Founding and Early Years
The Fannie Mae Foundation created the National Center for Lead-Safe Housing (as it was known at the time) in September 1992, using a $5.2 million donation from its outgoing president, David Maxwell. At the time, the grant was the Fannie Mae Foundation’s largest gift ever. The purpose of the gift was to create a nonprofit organization that would represent, with the Alliance for Healthy Homes (a District of Columbia-based nonprofit organization) and the Enterprise Foundation (now Enterprise Community Partners) serving as parent organizations, the first national joint venture between affordable housing and environmental public health advocates.
Walter G. “Nick” Farr, a vice president with the Enterprise Foundation, was asked to lead the new nonprofit. Joining Farr as the deputy director at the fledgling organization was Dr. David Jacobs, a technical expert on lead-based paint safety. Prior to joining the National Center for Lead-Safe Housing, Dr. Jacobs had been a faculty research scientist at the Georgia Institute of Technology. The two men assembled a team of researchers, housing professionals, advocates, and others to chart the nation’s path to primary prevention of childhood lead poisoning.
Over the next few years, the Department of Housing and Urban Development (HUD) challenged the center to compose a definitive source of national technical guidelines for dealing with lead-based paint, the Centers for Disease Control and Prevention (CDC) asked the center to develop robust scientific studies in order to understand sources and pathways of lead exposure, and the Environmental Protection Agency (EPA) requested research to assess the hazards of lead-contaminated dust. Cushing Dolbeare, a preeminent affordable housing advocate and board member of both the new center and the Alliance for Healthy Homes, chaired a congressionally chartered task force in 1995 with a vision for making the nation’s housing stock lead-safe, demanding changes in state and local laws, regulations, and ordinances.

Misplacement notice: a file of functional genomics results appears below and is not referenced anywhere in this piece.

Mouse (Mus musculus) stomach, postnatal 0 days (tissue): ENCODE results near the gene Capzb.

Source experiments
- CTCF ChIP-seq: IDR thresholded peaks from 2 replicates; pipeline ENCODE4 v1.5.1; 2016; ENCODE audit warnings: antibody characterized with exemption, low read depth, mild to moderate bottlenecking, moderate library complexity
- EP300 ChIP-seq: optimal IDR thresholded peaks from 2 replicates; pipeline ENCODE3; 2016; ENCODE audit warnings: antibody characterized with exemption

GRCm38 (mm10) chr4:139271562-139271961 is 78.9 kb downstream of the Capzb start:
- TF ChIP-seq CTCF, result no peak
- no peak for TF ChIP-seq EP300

In 2001, the center was one of the first to recognize publicly that homes with lead paint problems typically posed several other health threats as well; they argued that addressing these hazards separately was both ineffective and inefficient.
Recognizing the need and their capability to address more home hazards than lead-based paint, the board of directors opted to change the organization’s name from the National Center for Lead-Safe Housing to the National Center for Healthy Housing (NCHH) in 2001. The larger scale inferred by the change of the organization’s name allowed NCHH to expand the scope of its mission significantly; it would now focus not only on lead, still a major priority, but also other housing-related health hazards and causes, such as asthma, mold, and integrated pest management. Still, NCHH’s core values and priorities remained unchanged: to find proven, practical, and cost-effective ways of protecting families from home health hazards, especially those at highest risk in older, low-income homes.
Nick Farr retired from the organization in 2001 but remained in touch with his friends and colleagues at NCHH until his passing in 2014.